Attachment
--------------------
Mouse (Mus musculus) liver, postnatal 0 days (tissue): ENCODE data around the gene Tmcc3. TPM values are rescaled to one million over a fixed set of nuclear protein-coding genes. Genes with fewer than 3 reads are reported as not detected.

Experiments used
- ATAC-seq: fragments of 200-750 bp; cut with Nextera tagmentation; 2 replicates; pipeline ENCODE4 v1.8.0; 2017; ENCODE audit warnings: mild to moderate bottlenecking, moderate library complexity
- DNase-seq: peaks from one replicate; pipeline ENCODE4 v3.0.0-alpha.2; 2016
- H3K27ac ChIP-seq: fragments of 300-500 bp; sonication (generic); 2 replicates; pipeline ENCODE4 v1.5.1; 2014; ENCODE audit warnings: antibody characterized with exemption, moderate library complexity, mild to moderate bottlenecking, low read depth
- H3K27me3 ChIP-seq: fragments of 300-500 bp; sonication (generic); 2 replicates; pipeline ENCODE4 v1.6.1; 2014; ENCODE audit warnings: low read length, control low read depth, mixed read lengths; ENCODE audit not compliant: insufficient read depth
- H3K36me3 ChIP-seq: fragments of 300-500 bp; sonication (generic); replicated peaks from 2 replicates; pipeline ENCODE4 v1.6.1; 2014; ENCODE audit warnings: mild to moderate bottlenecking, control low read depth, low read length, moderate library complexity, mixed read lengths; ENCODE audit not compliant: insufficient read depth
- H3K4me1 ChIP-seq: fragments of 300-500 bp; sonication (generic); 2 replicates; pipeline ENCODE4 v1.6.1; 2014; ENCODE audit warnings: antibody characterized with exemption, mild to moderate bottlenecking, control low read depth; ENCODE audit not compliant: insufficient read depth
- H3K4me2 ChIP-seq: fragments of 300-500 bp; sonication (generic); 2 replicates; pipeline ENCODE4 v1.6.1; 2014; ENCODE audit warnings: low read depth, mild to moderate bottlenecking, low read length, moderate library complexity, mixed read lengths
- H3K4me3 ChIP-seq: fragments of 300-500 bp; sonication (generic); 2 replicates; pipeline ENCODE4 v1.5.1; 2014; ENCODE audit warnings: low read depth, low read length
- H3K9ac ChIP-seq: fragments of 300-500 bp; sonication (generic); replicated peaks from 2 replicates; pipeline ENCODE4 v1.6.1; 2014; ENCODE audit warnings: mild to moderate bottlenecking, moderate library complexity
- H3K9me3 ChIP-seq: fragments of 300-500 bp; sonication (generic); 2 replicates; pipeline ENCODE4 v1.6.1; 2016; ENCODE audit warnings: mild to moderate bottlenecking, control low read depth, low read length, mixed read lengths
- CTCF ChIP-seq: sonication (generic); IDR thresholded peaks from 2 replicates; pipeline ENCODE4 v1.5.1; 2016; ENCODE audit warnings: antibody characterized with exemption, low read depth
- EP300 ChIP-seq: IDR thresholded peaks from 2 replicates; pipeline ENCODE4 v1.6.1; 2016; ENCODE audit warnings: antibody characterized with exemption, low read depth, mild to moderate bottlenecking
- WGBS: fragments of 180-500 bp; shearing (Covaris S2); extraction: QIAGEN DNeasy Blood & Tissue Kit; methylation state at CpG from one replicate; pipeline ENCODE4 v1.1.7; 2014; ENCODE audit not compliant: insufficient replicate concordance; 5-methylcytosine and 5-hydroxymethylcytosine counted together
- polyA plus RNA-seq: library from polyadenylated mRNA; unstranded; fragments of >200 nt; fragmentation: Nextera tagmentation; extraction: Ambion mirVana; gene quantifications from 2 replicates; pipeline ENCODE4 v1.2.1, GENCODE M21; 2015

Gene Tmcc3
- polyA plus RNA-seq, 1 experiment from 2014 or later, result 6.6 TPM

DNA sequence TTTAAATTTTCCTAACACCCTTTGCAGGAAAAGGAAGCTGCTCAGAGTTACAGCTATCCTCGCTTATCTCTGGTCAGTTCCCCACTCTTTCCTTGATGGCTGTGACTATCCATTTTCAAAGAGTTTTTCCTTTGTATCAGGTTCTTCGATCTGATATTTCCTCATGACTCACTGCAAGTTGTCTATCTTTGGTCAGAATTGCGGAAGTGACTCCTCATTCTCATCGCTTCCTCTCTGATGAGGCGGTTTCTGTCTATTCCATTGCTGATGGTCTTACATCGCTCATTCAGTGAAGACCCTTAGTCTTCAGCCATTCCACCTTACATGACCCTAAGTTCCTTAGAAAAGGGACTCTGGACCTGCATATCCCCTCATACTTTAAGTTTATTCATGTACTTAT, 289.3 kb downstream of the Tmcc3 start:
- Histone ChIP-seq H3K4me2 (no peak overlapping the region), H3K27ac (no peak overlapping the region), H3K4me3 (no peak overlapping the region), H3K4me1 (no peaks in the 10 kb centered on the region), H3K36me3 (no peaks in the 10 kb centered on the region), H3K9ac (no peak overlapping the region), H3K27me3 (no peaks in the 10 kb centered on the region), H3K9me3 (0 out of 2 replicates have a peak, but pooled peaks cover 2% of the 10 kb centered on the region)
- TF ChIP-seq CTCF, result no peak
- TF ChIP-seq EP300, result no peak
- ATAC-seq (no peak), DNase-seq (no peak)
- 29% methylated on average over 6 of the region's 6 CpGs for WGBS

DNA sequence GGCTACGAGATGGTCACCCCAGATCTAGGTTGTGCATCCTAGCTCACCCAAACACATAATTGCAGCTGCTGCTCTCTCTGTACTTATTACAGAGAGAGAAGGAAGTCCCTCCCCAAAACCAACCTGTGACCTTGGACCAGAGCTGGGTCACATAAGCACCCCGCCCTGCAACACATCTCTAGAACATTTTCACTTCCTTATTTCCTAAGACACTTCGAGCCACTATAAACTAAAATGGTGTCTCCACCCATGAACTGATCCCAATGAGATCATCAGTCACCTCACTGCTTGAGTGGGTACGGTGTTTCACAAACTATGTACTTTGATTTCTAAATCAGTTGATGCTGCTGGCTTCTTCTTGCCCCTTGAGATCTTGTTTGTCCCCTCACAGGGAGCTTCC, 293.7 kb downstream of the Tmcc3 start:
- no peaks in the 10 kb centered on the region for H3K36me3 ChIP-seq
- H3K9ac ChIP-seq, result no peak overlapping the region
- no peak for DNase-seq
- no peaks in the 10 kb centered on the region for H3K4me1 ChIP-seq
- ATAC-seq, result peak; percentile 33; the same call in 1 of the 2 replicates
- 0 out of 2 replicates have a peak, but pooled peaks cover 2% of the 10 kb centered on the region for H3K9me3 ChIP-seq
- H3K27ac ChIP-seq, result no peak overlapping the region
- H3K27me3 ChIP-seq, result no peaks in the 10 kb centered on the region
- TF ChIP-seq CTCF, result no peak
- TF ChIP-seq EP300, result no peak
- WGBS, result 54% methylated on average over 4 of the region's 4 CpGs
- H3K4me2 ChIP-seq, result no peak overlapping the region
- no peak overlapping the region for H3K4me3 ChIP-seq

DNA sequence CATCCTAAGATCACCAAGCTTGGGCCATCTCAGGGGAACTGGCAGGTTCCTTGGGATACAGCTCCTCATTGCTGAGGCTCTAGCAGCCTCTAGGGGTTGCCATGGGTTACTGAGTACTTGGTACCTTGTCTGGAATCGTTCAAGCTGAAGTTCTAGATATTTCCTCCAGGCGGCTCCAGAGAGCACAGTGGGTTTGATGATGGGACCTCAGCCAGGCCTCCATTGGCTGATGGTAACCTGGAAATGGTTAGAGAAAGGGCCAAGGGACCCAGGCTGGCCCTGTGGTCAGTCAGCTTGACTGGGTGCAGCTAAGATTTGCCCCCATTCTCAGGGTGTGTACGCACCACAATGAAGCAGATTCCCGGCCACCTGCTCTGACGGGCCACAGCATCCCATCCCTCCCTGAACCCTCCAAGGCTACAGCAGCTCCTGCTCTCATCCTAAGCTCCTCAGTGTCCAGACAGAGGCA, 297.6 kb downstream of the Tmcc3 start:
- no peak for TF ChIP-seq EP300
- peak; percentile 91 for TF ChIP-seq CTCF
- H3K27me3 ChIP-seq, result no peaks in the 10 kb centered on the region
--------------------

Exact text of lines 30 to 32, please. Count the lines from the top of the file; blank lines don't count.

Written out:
- ATAC-seq, result peak; percentile 33; the same call in 1 of the 2 replicates
- 0 out of 2 replicates have a peak, but pooled peaks cover 2% of the 10 kb centered on the region for H3K9me3 ChIP-seq
- H3K27ac ChIP-seq, result no peak overlapping the region